“I’ve been out of dirt about 12 years. That’s a long time to be out and be as successful as I was. I could do it, but the odds aren’t good.”
Bill Davis, whose main businesses are cattle and trucking in Arkansas, isn’t the only one feeling racing’s financial pinch.
“A lot of companies are sitting on their hands and careful with their money,” Blaney said.
Two Dale Earnhardt, Inc. teams that finished in the top 35 face the same dilemma as BDR’s No. 22: they’re locked in guaranteed inclusion for the first five races of 2009 with no sponsor.
“That’s tough when a top 35 team can’t find any sponsorship,” Blaney said.
If he found a ride with another team, Blaney would assume that new team’s owners’ points — whether in or out of the top 35.
“I got no ties to anybody,” he said of his limbo status. “I’m open to anything.”
Blaney was disappointed in his 2008 performance.
“There were a handful of good days when we were really competitive and had a good finish and another handful when we were really competitive, but had a problem and did not finish. We had more DNFs than normal.
“But there were a lot days when we were not really competitive and that’s what hurts. It’s easier to take the days when there’s a basis for your failures.”
Blaney summed up the problem of smaller teams.
“Big teams have more resources with four teams, four drivers and four crew chiefs and more cars for testing. When you have four or five teams working together they learn faster and that’s the name of the game: It’s how fast you learn and develop a car. It’s more hit-and-miss with a smaller team.”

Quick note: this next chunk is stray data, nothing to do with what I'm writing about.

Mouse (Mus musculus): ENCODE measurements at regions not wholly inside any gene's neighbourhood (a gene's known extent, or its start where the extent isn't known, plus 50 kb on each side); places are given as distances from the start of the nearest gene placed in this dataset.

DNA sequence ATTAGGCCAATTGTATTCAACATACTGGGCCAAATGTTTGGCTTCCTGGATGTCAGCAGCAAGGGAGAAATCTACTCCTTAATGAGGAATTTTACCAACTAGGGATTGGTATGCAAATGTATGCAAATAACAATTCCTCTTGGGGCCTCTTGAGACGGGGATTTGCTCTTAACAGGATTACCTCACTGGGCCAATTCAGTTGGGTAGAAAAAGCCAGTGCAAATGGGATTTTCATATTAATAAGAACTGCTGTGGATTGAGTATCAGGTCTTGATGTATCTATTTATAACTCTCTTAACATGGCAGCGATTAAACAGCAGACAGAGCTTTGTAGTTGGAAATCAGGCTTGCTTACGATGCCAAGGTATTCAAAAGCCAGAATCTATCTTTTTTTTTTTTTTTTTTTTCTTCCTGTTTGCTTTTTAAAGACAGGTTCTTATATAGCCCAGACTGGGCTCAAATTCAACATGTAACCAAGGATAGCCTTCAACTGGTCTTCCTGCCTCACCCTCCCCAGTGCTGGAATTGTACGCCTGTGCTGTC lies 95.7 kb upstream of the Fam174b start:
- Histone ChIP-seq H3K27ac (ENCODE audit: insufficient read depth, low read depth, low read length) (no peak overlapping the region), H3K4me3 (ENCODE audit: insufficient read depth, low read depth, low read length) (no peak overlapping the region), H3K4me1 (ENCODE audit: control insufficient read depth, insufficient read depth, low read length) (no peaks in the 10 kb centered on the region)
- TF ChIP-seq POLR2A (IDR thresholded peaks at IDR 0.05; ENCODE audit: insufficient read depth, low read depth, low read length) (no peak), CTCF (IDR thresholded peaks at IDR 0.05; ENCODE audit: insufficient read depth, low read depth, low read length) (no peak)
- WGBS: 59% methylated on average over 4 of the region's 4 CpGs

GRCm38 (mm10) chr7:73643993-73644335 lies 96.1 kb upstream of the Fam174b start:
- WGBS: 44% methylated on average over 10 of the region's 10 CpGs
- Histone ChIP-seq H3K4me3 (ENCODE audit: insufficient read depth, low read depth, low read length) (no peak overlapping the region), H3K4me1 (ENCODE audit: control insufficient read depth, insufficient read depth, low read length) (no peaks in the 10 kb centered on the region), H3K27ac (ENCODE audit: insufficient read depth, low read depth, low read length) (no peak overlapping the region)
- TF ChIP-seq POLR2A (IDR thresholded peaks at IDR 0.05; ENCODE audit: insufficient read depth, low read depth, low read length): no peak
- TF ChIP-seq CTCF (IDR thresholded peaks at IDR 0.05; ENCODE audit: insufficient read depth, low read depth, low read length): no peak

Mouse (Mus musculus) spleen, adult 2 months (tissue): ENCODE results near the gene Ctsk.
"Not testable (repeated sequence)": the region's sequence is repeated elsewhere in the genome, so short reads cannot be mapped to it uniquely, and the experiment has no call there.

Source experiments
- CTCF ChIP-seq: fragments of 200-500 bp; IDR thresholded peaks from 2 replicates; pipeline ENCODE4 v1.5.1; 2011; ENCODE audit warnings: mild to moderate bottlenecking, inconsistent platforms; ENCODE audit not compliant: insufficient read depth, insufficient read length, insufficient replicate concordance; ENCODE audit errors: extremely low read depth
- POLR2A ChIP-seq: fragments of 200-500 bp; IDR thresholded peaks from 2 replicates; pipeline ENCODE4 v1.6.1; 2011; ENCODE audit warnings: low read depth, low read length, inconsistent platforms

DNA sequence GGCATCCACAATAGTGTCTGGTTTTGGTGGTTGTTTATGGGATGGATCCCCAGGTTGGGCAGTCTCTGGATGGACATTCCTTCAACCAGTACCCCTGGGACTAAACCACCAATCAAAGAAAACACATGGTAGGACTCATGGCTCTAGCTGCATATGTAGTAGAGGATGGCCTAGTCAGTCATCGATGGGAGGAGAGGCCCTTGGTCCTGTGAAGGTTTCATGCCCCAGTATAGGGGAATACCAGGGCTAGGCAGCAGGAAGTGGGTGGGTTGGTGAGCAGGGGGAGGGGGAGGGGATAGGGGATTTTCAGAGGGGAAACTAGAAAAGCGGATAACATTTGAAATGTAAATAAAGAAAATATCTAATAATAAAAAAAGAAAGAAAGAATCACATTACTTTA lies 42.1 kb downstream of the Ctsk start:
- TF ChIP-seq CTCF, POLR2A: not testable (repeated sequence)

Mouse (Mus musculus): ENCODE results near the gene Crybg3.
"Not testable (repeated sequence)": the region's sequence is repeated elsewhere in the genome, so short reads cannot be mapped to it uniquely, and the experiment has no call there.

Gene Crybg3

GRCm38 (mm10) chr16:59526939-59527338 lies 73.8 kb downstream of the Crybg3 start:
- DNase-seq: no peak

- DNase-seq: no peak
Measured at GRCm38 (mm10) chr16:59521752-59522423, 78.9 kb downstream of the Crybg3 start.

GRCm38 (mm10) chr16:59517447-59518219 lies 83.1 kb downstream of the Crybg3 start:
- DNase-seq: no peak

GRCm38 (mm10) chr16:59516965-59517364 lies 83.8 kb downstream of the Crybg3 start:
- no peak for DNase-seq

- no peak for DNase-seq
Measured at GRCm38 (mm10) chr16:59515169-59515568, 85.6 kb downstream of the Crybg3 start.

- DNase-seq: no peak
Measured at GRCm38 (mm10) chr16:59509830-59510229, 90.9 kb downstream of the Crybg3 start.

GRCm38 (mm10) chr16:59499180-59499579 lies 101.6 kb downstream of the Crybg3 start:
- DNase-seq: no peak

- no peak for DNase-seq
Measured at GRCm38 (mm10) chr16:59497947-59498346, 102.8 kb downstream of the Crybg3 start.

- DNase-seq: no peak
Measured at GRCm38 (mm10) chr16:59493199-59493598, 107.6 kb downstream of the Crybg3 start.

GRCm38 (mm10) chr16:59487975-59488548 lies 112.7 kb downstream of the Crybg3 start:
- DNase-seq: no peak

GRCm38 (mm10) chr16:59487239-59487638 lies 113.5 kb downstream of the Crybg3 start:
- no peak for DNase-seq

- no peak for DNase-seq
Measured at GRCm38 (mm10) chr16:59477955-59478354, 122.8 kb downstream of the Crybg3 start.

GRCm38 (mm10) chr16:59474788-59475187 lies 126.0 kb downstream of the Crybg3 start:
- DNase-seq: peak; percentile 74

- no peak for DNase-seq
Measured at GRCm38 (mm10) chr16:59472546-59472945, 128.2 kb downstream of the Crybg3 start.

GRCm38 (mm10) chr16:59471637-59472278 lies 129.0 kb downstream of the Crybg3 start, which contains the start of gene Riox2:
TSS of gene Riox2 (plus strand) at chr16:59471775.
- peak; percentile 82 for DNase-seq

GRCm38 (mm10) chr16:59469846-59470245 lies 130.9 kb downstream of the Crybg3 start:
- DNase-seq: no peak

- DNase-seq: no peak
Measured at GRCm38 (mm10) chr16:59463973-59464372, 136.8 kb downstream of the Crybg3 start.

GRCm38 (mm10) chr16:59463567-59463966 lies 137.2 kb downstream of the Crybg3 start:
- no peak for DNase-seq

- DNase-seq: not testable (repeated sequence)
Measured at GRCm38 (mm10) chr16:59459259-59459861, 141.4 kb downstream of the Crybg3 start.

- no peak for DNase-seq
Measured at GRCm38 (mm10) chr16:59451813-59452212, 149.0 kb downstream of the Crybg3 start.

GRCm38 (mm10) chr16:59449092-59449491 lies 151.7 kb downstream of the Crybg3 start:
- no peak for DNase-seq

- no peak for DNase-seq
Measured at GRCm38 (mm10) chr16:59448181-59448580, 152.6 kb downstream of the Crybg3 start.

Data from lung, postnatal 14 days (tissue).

Yet Blaney said he wouldn’t trade his group of guys for any of them.
“It seems like they’re [the big teams] a step or two ahead of us and it’s hard to bridge that gap.”
In addition to NASCAR saving money by limiting testing, Blaney said tracks should follow suit and consider lowering ticket prices for some races.
“It would be more attractive for fans to keep coming out spending money. Everybody’s got to pull together to make sure we all survive.”
In a media release dated Nov. 14, BDR crew chief and competition director Tommy Baldwin said there will be a full staff preparing for the start of the 2009 season.
“We have a busy winter ahead of us. We have windtunnel and seven post times scheduled and as much track testing as we can get in before the first of the year due to the new testing policy NASCAR,” said the release.
“No doubt these are tough economic times and we’ve had to make adjustments to our work force like every other team out there, but it’s still full steam ahead for our Cup team. I know everyone is working hard to make sure we show up in Daytona with everything we need and I’m confident we’re on our way to getting all the pieces put into place to make our program even stronger in the future.”
With his one-year contract with BDR expired, Blaney is officially a free agent.
“I’m open for next year. I’d stay with the 22 if I’m asked back or I’d look at any other options, but there aren’t a lot of options out there.”
A real Catch 22, if you will.